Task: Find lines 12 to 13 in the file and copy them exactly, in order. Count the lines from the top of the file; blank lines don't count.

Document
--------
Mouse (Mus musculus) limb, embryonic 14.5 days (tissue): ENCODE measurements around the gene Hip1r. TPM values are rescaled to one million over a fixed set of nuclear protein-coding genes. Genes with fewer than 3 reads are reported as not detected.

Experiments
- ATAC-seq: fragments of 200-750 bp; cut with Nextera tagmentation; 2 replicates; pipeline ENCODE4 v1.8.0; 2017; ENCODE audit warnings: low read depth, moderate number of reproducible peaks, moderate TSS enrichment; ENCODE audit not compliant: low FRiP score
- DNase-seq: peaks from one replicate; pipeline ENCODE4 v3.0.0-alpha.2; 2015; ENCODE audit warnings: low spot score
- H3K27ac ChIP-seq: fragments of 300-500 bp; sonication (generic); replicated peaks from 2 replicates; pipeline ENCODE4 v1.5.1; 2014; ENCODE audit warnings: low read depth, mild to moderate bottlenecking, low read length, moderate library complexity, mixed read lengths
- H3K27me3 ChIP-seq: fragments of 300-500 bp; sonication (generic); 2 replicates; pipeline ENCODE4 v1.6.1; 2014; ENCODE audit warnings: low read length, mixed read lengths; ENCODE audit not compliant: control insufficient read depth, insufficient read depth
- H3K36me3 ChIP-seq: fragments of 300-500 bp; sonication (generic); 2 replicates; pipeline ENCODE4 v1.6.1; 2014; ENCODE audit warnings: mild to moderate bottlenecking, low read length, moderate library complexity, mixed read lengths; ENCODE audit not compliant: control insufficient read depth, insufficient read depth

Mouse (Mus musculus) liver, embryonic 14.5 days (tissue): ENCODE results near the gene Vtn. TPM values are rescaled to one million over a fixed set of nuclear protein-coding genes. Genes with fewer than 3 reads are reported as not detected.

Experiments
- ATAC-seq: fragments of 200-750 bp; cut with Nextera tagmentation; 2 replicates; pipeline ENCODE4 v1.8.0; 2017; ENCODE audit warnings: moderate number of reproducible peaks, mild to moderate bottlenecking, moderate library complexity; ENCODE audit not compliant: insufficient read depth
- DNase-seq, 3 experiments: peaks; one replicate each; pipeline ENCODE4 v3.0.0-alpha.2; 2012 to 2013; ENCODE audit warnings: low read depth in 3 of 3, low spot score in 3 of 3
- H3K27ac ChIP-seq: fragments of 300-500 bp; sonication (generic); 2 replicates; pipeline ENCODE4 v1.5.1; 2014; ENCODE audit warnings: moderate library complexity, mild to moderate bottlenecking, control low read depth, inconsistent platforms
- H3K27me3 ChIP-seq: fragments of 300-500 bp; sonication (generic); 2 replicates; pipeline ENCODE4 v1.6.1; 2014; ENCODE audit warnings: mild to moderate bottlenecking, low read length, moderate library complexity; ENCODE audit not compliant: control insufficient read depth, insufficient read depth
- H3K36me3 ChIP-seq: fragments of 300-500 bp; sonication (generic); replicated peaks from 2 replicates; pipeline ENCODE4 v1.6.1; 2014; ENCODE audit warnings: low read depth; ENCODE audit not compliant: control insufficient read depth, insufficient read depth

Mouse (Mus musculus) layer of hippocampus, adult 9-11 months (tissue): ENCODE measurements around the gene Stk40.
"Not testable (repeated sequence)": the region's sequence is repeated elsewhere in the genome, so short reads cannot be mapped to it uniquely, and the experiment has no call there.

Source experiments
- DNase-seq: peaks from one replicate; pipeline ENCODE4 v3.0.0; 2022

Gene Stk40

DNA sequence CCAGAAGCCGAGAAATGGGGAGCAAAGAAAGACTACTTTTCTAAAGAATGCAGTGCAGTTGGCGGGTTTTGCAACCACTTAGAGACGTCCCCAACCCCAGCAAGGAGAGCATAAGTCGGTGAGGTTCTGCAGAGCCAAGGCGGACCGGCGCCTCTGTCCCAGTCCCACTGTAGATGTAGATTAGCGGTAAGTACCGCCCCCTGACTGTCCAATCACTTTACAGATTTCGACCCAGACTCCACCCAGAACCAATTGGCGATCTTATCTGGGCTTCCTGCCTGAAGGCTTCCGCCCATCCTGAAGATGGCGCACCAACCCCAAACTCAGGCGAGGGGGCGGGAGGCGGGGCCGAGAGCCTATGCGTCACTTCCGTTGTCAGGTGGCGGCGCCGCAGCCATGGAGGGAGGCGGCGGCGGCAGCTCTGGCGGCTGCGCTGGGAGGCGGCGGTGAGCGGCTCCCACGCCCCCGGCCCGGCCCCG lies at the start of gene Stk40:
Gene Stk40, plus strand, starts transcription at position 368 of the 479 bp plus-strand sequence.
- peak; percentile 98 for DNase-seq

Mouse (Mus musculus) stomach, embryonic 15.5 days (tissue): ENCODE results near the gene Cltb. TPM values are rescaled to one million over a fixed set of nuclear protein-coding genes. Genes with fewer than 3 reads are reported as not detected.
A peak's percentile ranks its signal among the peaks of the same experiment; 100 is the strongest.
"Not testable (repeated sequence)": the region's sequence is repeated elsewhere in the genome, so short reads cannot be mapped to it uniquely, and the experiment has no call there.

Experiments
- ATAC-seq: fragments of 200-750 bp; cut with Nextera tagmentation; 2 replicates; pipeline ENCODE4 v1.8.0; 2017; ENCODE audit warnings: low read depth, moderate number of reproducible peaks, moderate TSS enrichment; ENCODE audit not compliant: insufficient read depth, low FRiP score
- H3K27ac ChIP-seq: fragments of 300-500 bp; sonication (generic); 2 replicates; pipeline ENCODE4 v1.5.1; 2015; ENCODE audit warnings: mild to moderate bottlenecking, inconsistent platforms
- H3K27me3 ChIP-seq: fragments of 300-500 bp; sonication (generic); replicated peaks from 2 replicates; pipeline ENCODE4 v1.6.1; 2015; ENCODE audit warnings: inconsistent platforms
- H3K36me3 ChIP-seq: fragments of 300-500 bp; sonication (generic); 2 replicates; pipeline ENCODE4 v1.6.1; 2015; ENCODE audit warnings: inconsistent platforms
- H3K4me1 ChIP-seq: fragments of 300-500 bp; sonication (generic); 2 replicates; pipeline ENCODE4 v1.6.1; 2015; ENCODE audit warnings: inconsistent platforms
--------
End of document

- H3K27ac ChIP-seq: fragments of 300-500 bp; sonication (generic); 2 replicates; pipeline ENCODE4 v1.5.1; 2014; ENCODE audit warnings: moderate library complexity, mild to moderate bottlenecking, control low read depth, inconsistent platforms
- H3K27me3 ChIP-seq: fragments of 300-500 bp; sonication (generic); 2 replicates; pipeline ENCODE4 v1.6.1; 2014; ENCODE audit warnings: mild to moderate bottlenecking, low read length, moderate library complexity; ENCODE audit not compliant: control insufficient read depth, insufficient read depth